When you load up on carbohydrates water will also be pulled into your muscles, so expect to fell like you have gained some water weight. When carbohydrates are consumed your body will convert them into glycogen that is then stored in your muscles.  Your body is constantly trying to maintain balance or “homeostasis”. When carbs of consumed your kidneys are singled to retain more sodium. For every gram of glycogen, 2.7 grams of water is stored in order to maintain sodium-blood concentration (1). Typically clients describe themselves as feeling “puffy”. If you are already lean you will likely notice this the next day but don’t be alarmed it will recede when you return to your regular or low carbohydrate days. 

 

4. Low Carb Days Are Not Always Pretty

If your body is used to consuming a high carbohydrate diet or one that is rich in “unhealthy foods”, there is going to be an adjustment phase. Your body is used to burning glucose for energy but now the body needs to transition into ketosis and use fats (keynotes) for fuel. For some this period brings forth some unpleasant symptoms. Often described as the “Ketosis Flu” some report experiencing headaches, nausea, brain fog and/or fatigue.  To prevent these feelings, drink plenty of water, be sure to consume your fats and maintaining your electrolytes. Like any new lifestyle change it takes 21 days to form a habit so stick with it.

 

5. High Carbohydrates Does not Mean a Feeding Frenzy 

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Photo: Protein pancakes a guilt free high protein treat.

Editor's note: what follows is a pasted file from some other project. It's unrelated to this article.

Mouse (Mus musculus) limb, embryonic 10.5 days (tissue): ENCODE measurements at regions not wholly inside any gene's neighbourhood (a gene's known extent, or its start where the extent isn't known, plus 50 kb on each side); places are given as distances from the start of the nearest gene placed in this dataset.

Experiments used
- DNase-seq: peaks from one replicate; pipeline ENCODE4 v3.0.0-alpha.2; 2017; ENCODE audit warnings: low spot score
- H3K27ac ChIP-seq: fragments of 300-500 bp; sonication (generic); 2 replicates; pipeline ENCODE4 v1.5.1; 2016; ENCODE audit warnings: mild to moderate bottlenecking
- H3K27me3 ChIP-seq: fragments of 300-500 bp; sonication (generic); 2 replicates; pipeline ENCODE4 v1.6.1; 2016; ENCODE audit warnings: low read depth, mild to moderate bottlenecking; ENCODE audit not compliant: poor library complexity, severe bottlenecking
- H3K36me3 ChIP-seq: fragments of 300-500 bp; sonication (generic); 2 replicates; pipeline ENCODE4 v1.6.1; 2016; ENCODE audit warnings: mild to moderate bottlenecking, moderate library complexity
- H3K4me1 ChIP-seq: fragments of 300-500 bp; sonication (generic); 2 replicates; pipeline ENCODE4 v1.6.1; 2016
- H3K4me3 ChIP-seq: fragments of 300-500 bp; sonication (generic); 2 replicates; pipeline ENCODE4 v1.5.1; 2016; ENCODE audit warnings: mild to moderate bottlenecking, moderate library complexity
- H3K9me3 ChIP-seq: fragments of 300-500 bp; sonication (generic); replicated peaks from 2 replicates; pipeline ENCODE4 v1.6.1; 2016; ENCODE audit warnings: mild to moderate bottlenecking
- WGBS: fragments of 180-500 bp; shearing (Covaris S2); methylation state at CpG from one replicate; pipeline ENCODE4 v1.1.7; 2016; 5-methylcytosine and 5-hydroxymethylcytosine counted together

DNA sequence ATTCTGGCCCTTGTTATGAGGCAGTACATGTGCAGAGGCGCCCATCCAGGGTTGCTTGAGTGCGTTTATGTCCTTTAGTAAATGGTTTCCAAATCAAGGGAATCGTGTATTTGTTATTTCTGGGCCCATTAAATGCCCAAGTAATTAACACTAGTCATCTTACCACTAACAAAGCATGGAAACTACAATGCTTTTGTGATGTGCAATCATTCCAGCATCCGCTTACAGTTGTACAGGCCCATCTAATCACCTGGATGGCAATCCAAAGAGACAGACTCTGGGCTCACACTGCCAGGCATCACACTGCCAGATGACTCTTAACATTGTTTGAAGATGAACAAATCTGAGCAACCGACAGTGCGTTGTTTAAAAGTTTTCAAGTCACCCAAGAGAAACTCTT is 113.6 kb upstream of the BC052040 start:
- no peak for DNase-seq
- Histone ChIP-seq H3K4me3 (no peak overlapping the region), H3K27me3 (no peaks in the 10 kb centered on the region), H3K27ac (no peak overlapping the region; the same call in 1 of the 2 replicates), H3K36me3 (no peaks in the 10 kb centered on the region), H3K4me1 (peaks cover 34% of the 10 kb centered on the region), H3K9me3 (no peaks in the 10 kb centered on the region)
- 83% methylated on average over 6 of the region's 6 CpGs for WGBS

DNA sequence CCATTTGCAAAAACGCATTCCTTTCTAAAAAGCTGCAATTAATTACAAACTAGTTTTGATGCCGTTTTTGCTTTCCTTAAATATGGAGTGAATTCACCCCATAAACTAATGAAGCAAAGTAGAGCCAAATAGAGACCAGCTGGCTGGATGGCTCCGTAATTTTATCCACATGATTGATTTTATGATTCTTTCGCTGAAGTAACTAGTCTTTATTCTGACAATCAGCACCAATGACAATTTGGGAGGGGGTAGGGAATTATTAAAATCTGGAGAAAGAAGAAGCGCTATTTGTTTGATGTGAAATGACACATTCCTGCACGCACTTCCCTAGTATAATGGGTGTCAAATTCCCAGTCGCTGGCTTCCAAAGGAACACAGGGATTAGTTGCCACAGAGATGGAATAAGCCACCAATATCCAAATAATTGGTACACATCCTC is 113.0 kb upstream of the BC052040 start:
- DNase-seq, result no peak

If your goals are fat loss you can not expect to achieve the results you want if you overdo it on high carb days. Stay away from high fructose corn syrup and white sugar. While a treat is absolutely okay every once in a while, the goal should be to consume foods that will provide dense nutrition. If you use up your carbohydrates on simple sugars there is a greater chance that this glucose will be converted and stored as fat. My advice is to choose complex carbohydrates such as quinoa, sweet potatoes, brown rice, starchy vegetables etc. 

 

6. Lower Fat on High Carbohydrate Days 

In order to achieve an overall weekly caloric deficit, on high carbohydrate days it will be necessary to reduce your dietary fat intake. Refer back to point number 2 on the importance of keeping weekly calories consistent.  Another option would be to offset the additional calories consumed on a high carb days with a low calorie day. Incorporating intermittent fasting is a strategy to help achieve this.

Conclusion:

I hope you have found this information useful and are now empowered with confidence to get started with carb cycling.  I believe carb cycling when combined with intermittent fasting and a strategic exercise plan is a superior form of lifestyle for those who wish to maintain workout performance and lean muscle mass. In my opinion, this is a key way to prevent plateaus and lose fat

 

Reference:

  1. Glycogen Storage: illusions of easy weight loss, excessive weight gain, and distortions in estimates of body composition